Situation: Your Company Needs to Invest More in Project Management Training
My last posting "Does Formal Training Matter", generated a lot of discussion and a really great solution from one of our members, Michael Stanleigh. It was good enough that I felt I had to share it with you. Another member had just asked how he measured training effectiveness...
Would this approach work for you? Why or why not?
Does Formal PM Training Matter?
Situation: You are considering investments in PM training.
With the way the economy has been over the past few years, companies have generally scaled back their investments in PM training. They often emphasize on the job training with eers or just rely on lower cost options - at times even just hiring more experienced help at the same or lower pay.
According to a new study released by ESI International, entitled “The Global State of the PMO: An Analysis for 2013”, project managers are being trained in fewer skills compared to 2012—by as much as 20%. It was found, however, that organizations committed to applying training on the job and measuring its impact on job performance deliver projects on-time and to-budget more often than organizations without training adoption in place.
Here are a few metrics and commentary from the study
Methodology and Tools Training:
Soft Skills Project Training:
“While these training numbers reveal a decline in project-focused training, the survey underscores the importance of training and its direct correlation to project success,” said Ward. The study found that 56% of respondents who are part of PMOs that are active in measuring training impact and learning sustainment said more than 75% of projects were delivered on time, to budget, within scope and to customer expectations. That number plummets to 39% for those whose PMOs are not active in either."
What's the situation at your company? Have they cut back on training? If so, has it made a huge difference in people's performance?
|Situation: You're on the hunt for great PM learning deals.|
The bright spots in this economy are coming in the form of great deals from leading providers. Two weeks ago, I told you about ESI’s awesome $500K scholarship program for unemployed PMs where they are giving away enough training to get hundreds of folks certified at zero cost.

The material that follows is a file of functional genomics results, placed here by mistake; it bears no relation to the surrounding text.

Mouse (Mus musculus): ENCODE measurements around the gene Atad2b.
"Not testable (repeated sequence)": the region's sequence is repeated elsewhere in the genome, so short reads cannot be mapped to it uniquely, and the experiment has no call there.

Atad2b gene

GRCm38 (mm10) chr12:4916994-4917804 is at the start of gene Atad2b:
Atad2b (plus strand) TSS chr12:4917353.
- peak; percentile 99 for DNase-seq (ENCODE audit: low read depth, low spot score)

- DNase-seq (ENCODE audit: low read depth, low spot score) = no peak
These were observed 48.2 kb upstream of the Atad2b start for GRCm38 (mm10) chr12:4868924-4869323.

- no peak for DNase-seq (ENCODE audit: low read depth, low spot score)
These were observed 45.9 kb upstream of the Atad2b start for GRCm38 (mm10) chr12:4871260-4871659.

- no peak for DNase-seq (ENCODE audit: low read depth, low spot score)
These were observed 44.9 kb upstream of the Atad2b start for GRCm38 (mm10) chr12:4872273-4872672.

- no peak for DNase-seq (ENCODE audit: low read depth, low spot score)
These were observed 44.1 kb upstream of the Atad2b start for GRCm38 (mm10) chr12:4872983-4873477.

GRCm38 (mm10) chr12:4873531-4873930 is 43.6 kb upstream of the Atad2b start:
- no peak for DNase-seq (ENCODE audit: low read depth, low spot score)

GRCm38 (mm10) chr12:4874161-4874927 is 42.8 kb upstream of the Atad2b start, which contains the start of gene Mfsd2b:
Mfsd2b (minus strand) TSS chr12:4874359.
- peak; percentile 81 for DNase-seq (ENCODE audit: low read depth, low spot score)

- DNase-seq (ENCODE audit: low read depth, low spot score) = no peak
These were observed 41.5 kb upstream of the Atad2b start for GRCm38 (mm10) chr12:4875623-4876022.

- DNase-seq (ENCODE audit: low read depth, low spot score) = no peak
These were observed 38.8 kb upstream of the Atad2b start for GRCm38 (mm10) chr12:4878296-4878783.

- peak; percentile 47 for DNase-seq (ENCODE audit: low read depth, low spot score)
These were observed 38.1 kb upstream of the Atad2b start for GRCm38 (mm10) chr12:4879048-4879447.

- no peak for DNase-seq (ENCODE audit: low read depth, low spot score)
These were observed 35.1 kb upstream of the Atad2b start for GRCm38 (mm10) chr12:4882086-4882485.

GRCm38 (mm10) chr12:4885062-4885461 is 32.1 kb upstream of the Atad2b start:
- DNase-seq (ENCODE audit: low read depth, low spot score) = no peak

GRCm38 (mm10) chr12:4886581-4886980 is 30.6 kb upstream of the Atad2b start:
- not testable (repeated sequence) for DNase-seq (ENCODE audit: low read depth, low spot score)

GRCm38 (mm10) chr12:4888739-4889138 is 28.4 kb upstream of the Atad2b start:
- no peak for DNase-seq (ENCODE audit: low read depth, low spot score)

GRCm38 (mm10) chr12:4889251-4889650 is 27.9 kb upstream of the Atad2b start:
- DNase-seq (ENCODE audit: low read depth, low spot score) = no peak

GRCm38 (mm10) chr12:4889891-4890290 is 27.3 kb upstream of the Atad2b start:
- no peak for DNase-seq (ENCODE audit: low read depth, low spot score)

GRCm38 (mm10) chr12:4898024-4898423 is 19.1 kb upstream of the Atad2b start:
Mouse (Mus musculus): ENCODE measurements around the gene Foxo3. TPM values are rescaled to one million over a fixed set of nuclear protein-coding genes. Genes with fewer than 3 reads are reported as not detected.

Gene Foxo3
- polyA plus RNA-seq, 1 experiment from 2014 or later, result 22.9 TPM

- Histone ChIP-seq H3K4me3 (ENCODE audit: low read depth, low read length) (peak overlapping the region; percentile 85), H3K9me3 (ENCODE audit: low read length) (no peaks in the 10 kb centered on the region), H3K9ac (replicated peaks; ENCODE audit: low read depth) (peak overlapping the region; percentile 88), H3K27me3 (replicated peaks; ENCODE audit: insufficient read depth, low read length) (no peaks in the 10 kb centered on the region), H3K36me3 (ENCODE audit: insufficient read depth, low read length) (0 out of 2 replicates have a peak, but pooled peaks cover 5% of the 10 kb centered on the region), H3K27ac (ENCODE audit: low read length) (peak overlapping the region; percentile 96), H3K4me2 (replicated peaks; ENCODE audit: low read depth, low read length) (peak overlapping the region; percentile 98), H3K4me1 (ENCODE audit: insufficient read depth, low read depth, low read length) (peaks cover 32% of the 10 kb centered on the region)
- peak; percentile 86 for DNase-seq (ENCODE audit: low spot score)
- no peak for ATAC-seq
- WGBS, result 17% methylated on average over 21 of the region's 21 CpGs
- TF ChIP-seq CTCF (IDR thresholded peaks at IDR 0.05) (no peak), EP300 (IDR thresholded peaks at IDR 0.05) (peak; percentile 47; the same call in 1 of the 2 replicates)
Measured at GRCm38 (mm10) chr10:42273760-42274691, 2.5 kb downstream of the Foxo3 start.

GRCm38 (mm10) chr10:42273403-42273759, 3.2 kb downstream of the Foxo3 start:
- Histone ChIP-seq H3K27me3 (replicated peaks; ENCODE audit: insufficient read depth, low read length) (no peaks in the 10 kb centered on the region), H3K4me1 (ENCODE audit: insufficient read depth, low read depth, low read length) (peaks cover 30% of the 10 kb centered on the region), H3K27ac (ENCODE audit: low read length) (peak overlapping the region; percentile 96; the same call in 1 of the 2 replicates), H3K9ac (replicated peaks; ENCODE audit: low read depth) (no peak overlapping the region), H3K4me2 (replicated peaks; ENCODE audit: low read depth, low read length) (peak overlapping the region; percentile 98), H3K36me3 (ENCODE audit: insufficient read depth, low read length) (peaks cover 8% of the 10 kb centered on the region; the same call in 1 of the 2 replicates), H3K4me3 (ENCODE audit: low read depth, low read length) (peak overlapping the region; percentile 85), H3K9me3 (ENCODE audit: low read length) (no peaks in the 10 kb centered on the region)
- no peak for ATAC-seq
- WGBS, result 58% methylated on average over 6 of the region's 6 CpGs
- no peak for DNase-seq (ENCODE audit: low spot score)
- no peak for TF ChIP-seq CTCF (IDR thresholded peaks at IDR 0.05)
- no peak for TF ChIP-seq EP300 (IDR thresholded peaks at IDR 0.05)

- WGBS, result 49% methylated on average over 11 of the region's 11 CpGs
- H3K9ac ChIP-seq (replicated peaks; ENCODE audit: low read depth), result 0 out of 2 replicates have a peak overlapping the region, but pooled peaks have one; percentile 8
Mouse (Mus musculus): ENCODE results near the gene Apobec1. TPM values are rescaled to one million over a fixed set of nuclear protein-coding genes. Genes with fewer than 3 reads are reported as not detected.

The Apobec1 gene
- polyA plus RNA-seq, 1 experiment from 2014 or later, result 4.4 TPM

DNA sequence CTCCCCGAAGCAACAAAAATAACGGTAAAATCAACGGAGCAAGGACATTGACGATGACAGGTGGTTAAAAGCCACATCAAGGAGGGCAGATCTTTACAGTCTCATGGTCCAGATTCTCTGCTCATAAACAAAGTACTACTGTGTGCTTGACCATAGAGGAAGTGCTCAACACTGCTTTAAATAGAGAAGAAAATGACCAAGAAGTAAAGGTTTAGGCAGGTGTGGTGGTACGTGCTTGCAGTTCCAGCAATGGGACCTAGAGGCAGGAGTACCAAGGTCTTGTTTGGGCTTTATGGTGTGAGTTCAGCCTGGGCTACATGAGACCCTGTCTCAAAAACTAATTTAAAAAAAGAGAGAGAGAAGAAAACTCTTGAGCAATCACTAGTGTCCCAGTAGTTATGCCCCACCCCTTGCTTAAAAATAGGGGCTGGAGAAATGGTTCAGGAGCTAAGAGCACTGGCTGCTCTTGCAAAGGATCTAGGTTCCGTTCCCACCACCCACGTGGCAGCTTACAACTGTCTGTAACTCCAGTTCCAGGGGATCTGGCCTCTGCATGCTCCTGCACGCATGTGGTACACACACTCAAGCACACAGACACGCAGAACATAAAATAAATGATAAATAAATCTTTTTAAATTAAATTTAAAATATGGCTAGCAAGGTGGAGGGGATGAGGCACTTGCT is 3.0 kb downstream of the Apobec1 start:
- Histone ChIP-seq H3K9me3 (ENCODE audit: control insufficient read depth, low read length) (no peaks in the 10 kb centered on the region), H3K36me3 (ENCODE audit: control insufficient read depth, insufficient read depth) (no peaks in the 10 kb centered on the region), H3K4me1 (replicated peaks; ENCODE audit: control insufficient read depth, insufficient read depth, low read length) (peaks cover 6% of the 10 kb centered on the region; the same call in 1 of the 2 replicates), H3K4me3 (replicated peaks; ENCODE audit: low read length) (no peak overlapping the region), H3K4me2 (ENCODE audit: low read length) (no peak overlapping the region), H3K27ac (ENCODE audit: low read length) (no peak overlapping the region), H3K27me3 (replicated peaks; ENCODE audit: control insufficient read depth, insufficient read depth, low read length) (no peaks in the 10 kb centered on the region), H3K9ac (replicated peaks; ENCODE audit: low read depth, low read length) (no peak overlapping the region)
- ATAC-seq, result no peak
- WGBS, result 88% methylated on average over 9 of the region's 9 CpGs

This week I’d like to call your attention to the MS Project Conference
Think of it this way. If you are planning to upgrade your MS Project software anyway, you might as well buy it here and improve your skills for free. However you think about it, it’s a great deal.
In the interest of disclosure, Microsoft is one of our advertisers and we are sponsoring this conference. However, this is (of course) something I’d write about either way.
|Situation: You are thinking about a PM training buy.|
This morning I had an email exchange with one of our members, Dan Fitzpatrick (who sells PM training). Dan said some nice things about gantthead and asked,
"I want to do the best possible job with providing clients solutions that will provide them solid results with our great programs. What would you recommend salespeople in pm know to better understand companies training needs?"
My response was:
IF YOU ARE SELLING TO INDIVIDUALS
New PMs really need:
- practical ground level techniques, basic skills, opportunities for experience. The kind of stuff you find in Rita M's Crash Course book.
New PMs end up getting certification training because the PMP is a door opener.
New PMs rarely worry about PM certs other than the PMP, whether they are other PMI certs or ones issued by various training firms. Everything is a harder sell than a PMP.
IF YOU SELLING GROUP TRAINING
Companies generally buy group training when:
- times are good
- they have a quality-driven requirement that all PMs are certified PMPs.
- they are under stress (not historically meeting deadlines, cost overruns, projects not meeting objectives, etc.)
- have some sort of board-driven program related to compliance underway.
Companies need group training when:
- they want to get everyone speaking the same language and adopting the same general approach to managing projects.
The reason I make the buy versus need distinction above related to group training is that training isn't going to solve quality problems or other PM issues. The experience people get over time trying to apply PM approaches makes them (slowly) better. If they all see those approaches through a similar lense, it makes it easier to learn from each other's experiences over time.
I could be way off base, but those are my impressions from talking to training buyers over time. What do you think?